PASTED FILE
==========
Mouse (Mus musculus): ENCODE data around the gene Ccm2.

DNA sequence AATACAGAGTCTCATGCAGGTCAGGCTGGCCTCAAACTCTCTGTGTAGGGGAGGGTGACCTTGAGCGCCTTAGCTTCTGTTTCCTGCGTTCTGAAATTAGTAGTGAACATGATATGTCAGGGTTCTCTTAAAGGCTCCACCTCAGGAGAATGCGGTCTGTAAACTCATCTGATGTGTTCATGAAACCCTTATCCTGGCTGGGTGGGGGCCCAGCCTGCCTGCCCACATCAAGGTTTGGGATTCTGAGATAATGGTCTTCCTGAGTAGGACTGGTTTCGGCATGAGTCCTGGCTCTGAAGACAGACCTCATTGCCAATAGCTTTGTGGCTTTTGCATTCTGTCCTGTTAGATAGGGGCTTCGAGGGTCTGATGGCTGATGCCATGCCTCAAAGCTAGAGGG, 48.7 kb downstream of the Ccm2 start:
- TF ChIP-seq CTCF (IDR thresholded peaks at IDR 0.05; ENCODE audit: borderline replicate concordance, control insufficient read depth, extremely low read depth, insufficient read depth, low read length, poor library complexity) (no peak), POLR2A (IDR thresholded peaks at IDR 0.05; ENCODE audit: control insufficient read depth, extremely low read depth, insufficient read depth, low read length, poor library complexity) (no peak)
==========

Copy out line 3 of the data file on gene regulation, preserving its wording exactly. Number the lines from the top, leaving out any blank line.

- TF ChIP-seq CTCF (IDR thresholded peaks at IDR 0.05; ENCODE audit: borderline replicate concordance, control insufficient read depth, extremely low read depth, insufficient read depth, low read length, poor library complexity) (no peak), POLR2A (IDR thresholded peaks at IDR 0.05; ENCODE audit: control insufficient read depth, extremely low read depth, insufficient read depth, low read length, poor library complexity) (no peak)